Complex Learning Starts Early Says Research

Complex Learning Starts Early Says Research

LearningThe development of higher-order thinking was previously attributed to knowledge acquisition and schooling. In other words, people used to think that children only developed these important life skills in school. A longitudinal study, however, shows that other skills play a role in the child’s ability to reason analytically.

Analytical Thinking Starts Before Formal Education

Children begin to show signs of higher-level thinking skills as early as 4 years old. This is according to a research at the University of Chicago and the University of North Carolina at Chapel Hill.

The study followed the progress of children through a test given to them at intervals – first when they were 4 ½, next when they were in first grade, and then in the third grade, and lastly when they were 15. The tests they took measured executive function, analytical reasoning, short-term memory, vocabulary knowledge and sustained attention.

The findings showed for the first time that executive function has a role in the development of complicated analytical reasoning. The executive function skills pertain to complex skills like monitoring, planning, task switching and controlling attention. High executive function skills when children begin school is linked to higher than average reasoning skills when they grow into adolescence.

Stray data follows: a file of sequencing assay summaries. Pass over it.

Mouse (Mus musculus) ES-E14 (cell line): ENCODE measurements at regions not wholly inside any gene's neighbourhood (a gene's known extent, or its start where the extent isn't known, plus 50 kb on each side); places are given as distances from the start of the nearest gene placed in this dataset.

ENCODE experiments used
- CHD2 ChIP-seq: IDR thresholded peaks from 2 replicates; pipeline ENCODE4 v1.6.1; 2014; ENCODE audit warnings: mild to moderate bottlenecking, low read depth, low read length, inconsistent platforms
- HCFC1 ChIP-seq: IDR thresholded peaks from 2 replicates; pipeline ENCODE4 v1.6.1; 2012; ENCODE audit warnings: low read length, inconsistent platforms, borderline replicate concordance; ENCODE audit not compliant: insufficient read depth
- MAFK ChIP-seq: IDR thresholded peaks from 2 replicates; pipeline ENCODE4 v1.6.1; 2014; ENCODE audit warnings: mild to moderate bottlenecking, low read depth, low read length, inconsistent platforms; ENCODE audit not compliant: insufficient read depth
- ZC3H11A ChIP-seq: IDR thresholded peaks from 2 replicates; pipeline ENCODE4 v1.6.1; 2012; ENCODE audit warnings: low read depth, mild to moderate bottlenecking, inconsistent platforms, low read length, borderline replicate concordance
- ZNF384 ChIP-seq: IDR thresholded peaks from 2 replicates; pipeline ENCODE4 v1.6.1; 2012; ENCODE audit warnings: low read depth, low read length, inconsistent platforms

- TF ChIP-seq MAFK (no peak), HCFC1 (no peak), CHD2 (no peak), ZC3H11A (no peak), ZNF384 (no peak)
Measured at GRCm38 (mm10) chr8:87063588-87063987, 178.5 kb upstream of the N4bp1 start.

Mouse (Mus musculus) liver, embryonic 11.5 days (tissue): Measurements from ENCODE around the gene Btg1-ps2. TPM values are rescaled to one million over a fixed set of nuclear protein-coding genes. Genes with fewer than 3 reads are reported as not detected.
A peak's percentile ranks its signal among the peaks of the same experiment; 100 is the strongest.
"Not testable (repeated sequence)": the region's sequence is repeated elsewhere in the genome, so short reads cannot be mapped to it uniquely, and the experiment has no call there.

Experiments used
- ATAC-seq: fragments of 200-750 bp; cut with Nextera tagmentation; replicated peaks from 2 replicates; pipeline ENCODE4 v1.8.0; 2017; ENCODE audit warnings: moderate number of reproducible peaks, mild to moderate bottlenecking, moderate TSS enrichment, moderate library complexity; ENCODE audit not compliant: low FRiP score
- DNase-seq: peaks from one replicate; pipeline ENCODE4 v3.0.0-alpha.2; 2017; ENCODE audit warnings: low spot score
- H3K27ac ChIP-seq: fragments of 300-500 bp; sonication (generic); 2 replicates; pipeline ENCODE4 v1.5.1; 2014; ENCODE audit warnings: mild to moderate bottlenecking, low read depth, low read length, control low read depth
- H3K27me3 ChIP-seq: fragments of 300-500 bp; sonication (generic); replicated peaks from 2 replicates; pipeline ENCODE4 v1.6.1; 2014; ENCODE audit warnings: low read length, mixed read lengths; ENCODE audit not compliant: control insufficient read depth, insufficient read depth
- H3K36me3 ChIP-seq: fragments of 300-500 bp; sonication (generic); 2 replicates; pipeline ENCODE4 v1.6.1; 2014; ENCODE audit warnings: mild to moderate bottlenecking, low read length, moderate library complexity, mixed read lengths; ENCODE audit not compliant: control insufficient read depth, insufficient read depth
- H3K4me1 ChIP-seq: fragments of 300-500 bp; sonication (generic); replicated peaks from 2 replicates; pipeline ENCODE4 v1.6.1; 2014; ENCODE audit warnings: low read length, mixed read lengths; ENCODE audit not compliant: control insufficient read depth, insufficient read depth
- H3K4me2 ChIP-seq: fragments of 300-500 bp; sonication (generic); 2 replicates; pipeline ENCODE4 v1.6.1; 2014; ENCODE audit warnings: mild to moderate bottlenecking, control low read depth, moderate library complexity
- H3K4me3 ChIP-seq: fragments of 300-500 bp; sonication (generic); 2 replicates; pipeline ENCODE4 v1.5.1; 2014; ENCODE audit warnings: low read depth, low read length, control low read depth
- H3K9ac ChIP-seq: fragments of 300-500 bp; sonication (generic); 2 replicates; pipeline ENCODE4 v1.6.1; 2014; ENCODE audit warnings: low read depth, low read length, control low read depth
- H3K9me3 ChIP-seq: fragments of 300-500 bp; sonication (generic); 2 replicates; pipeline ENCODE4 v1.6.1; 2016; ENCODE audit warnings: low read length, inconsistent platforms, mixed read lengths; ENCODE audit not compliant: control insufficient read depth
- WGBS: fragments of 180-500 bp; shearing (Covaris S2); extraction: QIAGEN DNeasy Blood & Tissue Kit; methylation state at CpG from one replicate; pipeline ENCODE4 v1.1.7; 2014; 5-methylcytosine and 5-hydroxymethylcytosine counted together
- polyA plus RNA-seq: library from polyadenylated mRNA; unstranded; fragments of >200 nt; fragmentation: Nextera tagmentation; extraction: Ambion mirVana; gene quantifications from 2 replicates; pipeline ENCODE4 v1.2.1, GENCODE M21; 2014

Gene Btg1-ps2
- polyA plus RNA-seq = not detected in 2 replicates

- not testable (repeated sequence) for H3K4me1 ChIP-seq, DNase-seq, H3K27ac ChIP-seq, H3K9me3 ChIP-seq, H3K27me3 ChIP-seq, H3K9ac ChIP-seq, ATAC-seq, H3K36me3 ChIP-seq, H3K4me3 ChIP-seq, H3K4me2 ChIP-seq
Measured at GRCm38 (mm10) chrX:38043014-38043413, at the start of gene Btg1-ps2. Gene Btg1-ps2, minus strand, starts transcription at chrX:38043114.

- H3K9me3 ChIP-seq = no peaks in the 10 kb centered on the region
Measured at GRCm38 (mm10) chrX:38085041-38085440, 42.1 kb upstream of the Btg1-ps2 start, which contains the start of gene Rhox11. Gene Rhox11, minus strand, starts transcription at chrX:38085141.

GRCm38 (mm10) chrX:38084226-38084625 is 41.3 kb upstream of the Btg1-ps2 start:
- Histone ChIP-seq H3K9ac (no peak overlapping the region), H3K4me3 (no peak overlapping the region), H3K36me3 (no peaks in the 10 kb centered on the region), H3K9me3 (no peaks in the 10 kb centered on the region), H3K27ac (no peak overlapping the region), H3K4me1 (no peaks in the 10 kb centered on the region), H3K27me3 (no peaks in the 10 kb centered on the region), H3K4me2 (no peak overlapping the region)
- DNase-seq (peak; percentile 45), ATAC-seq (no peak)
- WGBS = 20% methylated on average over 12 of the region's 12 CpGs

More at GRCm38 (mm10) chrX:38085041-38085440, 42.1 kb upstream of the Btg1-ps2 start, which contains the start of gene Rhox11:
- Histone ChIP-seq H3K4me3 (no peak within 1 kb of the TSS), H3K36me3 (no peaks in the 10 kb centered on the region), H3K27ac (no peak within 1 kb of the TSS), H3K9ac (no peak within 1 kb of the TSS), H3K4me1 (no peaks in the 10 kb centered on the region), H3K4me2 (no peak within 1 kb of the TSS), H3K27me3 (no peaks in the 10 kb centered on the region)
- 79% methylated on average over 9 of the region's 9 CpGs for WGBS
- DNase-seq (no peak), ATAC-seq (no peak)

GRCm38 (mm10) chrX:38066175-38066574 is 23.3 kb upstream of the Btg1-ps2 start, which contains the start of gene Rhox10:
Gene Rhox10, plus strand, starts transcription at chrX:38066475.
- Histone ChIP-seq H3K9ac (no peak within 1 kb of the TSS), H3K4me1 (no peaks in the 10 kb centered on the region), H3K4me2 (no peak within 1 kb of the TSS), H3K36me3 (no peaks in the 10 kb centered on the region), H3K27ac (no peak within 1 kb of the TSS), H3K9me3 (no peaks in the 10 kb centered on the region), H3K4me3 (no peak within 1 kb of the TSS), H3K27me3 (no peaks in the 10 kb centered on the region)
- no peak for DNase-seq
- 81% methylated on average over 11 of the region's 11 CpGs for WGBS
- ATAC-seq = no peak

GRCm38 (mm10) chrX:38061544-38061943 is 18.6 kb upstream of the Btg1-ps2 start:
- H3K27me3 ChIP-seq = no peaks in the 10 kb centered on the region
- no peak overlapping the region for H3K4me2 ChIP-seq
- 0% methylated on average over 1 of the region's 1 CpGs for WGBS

In addition, the study found that there is a strong relationship between the children’s high vocabulary, monitoring and response control skills with their ability to comprehend analogies when they grow older.

Higher-Order Thinking and Experiential Learning

With regards the curriculum, children can benefit largely from experiential learning methods such as those promoted by institutions like LogicMills. Experiential learning helps hone not only their higher-order thinking abilities, but also develops their social skills, intellectual curiosity, self-awareness and out-of-the-box thinking as well.

Various studies suggest that parents can help in the development of a child’s executive function early in life by sending them to a preschool, engaging in impulse control training, and exercise. Both knowledge and inhibitory control and executive functions contribute to the development of their analytical reasoning.

With help from a parent, children can develop their potential earlier and maybe even go further in life.